Q. Completely satisfied with anything right now?
TIGER WOODS: I could always hit the ball better, chip better, putt better, think better, yeah. Other than that, yeah.

Q. Along those lines, when you look at how you had to patch together a 72 a couple days ago, not hitting it very well and going through a stretch like you did in Akron where it wasn't that sharp for a period, in some ways is it more satisfying when you battle your way through and win on a week like this when everything doesn't click for 72 holes?
TIGER WOODS: Well, it's a hell of a lot harder to do. I just wish that the big leads and the big ones are a lot easier on the system. But weeks like this you really find out a lot about yourself and how to manage yourself around the golf course. And you have to dig down deep to find something. A lot of times you just don't have it and you just got to find a way to keep your self in the tournament.
And that second round I kept myself in the tournament. Could have easily shot myself right out of the tournament. But I hung in there and gutted it out and all of a sudden I was only two back when it could have easily been five, six, seven, eight back and would have been really asking for a lot to get back in the tournament, the way I was hitting it.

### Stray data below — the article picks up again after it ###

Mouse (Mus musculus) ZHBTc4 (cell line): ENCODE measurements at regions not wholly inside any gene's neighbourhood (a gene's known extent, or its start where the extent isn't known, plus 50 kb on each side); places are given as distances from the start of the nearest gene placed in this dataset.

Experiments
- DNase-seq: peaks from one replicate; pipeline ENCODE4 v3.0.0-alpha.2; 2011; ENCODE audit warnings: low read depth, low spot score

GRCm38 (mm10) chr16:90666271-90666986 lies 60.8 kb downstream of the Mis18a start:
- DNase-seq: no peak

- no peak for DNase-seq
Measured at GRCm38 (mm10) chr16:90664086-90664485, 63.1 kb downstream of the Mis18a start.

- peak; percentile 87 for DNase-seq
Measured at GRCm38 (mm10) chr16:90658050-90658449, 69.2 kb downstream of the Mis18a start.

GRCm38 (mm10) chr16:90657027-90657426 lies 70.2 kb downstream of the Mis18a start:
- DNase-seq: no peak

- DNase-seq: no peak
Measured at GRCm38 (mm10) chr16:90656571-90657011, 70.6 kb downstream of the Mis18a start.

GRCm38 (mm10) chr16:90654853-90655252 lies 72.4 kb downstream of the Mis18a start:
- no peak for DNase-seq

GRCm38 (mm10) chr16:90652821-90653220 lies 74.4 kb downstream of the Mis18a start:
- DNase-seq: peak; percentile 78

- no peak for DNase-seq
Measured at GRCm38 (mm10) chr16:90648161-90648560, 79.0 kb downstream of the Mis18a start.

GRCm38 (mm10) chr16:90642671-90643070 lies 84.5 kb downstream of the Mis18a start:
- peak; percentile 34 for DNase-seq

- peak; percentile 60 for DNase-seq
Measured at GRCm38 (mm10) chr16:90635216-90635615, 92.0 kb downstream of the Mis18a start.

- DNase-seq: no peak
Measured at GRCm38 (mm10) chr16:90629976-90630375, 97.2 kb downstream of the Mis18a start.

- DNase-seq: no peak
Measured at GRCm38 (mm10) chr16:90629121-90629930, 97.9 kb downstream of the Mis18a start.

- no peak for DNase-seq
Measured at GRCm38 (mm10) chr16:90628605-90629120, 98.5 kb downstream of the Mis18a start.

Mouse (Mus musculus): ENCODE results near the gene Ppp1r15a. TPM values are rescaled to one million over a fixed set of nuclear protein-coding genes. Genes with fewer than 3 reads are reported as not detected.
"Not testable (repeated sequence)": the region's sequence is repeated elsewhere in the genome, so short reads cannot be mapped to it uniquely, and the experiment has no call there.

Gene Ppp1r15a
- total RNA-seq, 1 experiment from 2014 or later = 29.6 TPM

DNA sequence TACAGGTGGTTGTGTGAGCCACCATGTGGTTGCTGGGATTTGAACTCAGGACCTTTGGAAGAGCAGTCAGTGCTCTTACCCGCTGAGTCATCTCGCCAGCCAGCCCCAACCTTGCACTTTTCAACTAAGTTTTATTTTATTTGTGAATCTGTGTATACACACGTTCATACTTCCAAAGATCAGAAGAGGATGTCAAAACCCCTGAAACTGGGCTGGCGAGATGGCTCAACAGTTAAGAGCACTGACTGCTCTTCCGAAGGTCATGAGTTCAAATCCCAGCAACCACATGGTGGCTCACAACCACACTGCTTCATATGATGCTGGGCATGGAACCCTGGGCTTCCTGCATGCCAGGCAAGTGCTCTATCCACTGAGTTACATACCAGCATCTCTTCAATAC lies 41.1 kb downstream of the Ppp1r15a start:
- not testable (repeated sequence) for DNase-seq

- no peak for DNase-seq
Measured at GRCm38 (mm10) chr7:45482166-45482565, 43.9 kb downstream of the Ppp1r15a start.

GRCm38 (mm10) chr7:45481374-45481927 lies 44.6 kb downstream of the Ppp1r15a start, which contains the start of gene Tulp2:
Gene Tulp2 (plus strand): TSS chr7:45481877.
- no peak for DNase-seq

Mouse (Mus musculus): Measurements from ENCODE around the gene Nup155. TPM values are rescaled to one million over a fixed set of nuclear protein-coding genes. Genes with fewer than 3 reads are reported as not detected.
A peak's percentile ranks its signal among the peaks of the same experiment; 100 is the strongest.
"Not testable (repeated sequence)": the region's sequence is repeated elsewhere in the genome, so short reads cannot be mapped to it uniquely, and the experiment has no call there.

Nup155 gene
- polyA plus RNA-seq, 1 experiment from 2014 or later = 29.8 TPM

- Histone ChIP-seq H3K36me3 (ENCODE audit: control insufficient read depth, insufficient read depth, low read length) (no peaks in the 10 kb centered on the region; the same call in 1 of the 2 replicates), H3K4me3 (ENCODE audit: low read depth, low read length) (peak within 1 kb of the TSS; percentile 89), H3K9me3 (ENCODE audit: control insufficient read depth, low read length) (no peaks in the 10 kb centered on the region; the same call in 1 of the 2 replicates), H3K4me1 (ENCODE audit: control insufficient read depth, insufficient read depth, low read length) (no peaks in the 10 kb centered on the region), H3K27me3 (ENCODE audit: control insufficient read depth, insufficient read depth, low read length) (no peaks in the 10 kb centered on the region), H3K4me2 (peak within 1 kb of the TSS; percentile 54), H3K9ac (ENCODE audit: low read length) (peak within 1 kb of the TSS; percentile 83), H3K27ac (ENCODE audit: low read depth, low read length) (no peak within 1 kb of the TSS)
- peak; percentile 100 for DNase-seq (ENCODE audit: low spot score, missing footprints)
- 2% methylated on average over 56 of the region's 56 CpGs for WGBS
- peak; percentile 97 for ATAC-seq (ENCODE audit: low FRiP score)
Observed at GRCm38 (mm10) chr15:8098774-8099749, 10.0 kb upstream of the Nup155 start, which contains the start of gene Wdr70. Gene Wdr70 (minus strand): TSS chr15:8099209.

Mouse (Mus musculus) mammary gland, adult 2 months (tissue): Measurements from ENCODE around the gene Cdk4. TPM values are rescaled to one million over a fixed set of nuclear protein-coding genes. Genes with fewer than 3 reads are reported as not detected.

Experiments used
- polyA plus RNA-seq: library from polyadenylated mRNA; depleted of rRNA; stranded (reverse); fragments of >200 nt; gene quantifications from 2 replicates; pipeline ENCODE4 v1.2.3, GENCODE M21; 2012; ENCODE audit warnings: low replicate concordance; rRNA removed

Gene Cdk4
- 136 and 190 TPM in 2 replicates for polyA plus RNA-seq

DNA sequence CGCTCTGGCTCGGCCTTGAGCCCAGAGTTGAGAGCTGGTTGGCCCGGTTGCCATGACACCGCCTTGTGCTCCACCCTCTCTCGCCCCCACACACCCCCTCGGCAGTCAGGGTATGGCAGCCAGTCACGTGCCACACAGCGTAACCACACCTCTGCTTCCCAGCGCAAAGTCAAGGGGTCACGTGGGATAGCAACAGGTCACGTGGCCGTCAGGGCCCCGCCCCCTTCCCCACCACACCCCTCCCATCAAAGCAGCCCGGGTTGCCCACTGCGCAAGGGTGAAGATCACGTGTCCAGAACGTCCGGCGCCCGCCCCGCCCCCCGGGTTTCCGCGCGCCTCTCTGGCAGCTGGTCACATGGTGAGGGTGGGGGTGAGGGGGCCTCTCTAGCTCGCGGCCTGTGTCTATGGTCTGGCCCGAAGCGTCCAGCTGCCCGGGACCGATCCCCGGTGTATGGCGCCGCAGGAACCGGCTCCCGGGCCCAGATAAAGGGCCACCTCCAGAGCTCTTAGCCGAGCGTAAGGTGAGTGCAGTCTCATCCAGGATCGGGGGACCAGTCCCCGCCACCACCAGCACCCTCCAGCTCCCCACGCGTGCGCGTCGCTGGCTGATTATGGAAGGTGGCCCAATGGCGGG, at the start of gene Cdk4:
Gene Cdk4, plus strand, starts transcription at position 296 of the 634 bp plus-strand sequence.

Q. It's almost ten years exactly since your debut, could you even imagine ten years of what you've done in these ten years?
TIGER WOODS: Nope. No. Hey, over that ten year span you're just hoping to keep your card for that long and stay out here and win tournaments and hopefully if everything goes right to win Major championships. I just got off to such a quick start in my career by winning twice in the fall of '96 and then to win the Masters in my first go round, in my first Major, just gave my whole career as a professional just a great shot of momentum and confidence. That I could do it. And from there I could always rely on that experience to carry me forth in the future.

Q. This is on a short list of tournaments that you hadn't won, even though you played it a couple times, did that weigh on you at all, you had the affiliation with the tournament and you had done well, but you hadn't won here?
TIGER WOODS: I didn't really look at it that way, no. I really wanted to play well and win this tournament, obviously, for the foundation, and the things that we're trying to do and the money we're trying to raise to better chances of our youth. So for me to win this golf tournament I think it's just, it adds more I guess the word was exposure to what we're trying to do and trying to accomplish with our foundation.
So for me I think that's probably the most important thing is that people are now becoming aware of what we're trying to do. And the tournament and the fans and Deutsche Bank and that really help us to do that, because now we're able to touch more lives.

Q. Do you ever think about 11 in a row?
(Laughter.) It wasn't just 11, it was 11 in a row, 12 out of 13, 18 for the year. That will work.